Wade Matthew LeBlanc
Height: 6'3" Weight: 205
Bats/Throws: Left / Left
Born: 08/07/1984 in Lake Charles, Louisiana
College: University of Alabama
Acquired: Signed as a free agent (03/23/2018)
MLB Debut: 09/03/2008
Free Agent after: 2022 season
LeBlanc only got three starts this season before straining his oblique and hitting the injured list, so it's a little difficult to evaluate him. But in those three starts he seemed to continue last year's success fairly well, though batters were hitting him at a little higher rate and the ERA is a little skewed from a couple of early exits due to pitch count issues. Speaking of, manager Scott Servais generally likes to pull Frenchy at 90 pitches or so; whether this is a genuinely researched move based on his historical endurance rates or just something Servais pulled out of a hat is unclear, but especially coming off an injury expect him to have 90-95 as his limit. Last year he maxed out at 98 twice while pitching shutouts; he was pulled after seven innings against the Red Sox and after 72⁄3 vs. Oakland.
The relatively soft-tossing lefty returns against the Twins the day after Minnesota faced Marco Gonzales, who also has a lefty finesse style; hopefully that won't factor in as an advantage for the visitors.
For most of his career, Wade “Frenchy” LeBlanc has been like the sweater you pack for vacation but never take out of the suitcase; he’s the extra bag of ice you buy for the party that’s allowed to melt in the sink. At least that’s how MLB teams seemed to view him. They kept thinking he was necessary before deciding he wasn’t. In ten years, he’s been designated for assignment seven times, granted free agency four times, and traded three times—twice for a player to be named later. He’s worn ten numbers on seven different teams, and that doesn’t include the Toronto Blue Jays, who signed him but never brought him up, nor the Seibu Lions, for whom he pitched all of 2015.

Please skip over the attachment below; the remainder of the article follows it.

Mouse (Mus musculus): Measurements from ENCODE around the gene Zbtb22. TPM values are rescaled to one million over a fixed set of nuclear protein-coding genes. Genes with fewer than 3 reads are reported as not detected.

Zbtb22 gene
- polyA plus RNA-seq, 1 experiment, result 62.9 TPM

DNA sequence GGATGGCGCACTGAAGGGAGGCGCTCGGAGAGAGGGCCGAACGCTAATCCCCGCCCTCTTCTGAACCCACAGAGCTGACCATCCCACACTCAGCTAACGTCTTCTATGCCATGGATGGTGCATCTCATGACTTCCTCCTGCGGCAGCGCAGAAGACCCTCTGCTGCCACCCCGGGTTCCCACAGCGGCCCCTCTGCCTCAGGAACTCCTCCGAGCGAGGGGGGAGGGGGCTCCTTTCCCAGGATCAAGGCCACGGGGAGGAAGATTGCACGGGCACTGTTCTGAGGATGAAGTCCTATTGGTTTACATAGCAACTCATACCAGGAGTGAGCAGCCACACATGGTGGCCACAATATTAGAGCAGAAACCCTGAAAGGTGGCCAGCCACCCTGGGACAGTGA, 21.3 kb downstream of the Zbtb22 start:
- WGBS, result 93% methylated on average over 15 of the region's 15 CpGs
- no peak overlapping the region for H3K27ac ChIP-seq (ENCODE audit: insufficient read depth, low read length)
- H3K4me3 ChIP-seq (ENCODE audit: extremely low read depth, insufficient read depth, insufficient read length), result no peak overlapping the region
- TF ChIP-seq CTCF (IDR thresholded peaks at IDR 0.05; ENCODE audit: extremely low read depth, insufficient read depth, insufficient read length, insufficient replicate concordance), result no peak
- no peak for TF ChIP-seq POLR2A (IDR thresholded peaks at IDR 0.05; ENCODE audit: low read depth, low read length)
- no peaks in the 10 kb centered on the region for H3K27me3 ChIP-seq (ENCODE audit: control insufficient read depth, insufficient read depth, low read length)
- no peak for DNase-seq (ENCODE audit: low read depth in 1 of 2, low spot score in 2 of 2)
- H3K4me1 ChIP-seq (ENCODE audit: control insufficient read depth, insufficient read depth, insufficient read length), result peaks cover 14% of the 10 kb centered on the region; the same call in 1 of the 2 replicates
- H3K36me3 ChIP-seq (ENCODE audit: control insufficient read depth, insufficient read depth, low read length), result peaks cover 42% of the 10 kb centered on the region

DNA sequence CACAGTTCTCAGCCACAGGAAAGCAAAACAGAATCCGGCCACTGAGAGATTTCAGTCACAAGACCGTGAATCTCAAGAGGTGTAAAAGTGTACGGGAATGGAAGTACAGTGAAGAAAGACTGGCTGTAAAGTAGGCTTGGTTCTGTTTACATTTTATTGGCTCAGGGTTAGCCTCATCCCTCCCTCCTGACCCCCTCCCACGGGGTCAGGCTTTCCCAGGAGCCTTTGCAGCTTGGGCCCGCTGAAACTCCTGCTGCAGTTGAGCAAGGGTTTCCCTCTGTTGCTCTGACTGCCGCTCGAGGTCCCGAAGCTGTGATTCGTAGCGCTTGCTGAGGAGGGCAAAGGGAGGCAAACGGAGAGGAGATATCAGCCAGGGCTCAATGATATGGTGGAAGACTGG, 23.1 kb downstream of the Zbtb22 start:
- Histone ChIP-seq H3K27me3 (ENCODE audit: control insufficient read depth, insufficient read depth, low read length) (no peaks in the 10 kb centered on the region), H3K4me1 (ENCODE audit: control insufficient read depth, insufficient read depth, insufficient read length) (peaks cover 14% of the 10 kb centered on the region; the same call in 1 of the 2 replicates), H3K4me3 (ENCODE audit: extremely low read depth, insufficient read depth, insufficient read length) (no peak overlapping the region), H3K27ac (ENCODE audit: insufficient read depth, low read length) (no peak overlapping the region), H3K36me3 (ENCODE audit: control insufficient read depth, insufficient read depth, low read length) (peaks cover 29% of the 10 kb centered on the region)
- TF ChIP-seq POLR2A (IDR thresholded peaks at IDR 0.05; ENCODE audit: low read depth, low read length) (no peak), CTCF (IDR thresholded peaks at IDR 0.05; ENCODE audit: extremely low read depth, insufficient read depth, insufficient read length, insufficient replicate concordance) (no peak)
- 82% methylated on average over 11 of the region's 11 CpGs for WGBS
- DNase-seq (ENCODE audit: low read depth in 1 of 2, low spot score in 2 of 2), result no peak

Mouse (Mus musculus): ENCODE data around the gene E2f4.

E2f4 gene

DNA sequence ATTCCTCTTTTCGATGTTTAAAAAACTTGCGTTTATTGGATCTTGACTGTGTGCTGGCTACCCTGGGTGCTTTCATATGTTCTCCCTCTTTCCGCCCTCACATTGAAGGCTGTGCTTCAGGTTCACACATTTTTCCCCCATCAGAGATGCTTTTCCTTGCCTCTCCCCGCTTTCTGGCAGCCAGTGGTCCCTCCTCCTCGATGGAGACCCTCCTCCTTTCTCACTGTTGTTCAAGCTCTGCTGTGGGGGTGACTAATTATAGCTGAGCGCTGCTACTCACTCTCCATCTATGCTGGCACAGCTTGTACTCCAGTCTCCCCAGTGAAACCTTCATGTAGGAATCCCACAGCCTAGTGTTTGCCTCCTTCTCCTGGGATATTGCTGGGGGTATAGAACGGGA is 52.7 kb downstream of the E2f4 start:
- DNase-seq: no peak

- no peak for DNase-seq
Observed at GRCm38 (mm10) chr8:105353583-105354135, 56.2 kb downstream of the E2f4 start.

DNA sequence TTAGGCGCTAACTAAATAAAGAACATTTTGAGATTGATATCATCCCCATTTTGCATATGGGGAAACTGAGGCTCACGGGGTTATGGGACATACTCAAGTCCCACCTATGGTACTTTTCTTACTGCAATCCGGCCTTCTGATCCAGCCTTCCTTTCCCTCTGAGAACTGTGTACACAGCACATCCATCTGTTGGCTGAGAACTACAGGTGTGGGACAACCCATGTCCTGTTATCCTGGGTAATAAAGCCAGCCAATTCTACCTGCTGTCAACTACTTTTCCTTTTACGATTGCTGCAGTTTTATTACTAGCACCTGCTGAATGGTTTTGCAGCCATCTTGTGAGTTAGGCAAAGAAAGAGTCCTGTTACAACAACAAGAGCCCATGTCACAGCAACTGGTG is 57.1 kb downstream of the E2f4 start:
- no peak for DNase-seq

2014 was a classic LeBlanc season. He signed with Jerry Dipoto’s LA Angels and got into one game before being designated for assignment. Claimed off waivers by the Yankees, they used him for one inning before designating him for assignment. He chose free agency instead and immediately signed with (wait for it) Dipoto’s Angels, where he got into one game before (wait for it) being designated for assignment.
No wonder he fled to Japan in 2015.
Last season began like the others. The Yankees signed him in January and released him in March. This allowed Dipoto to grab him for a record fourth time. Doing mop-up work in April, he got a chance at the starting rotation when Erasmo Ramírez went on the DL, and for six games in May he was suddenly Clayton Kershaw: 1.72 ERA, 23-6 K/BB, and the M’s went 5-1 in his starts. The rest of his season was more typical if still valuable (4.15 ERA in 21 starts), and in July he was signed to a contract extension. After the Paxton deal, he’s now our, what, No. 3 starter? What’s French for perseverance?